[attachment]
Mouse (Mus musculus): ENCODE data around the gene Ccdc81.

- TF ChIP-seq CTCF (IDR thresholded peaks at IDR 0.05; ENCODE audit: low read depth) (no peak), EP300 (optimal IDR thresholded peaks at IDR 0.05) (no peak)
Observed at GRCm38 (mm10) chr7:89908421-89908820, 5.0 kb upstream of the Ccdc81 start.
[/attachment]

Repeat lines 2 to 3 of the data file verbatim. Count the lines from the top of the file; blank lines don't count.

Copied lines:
- TF ChIP-seq CTCF (IDR thresholded peaks at IDR 0.05; ENCODE audit: low read depth) (no peak), EP300 (optimal IDR thresholded peaks at IDR 0.05) (no peak)
Observed at GRCm38 (mm10) chr7:89908421-89908820, 5.0 kb upstream of the Ccdc81 start.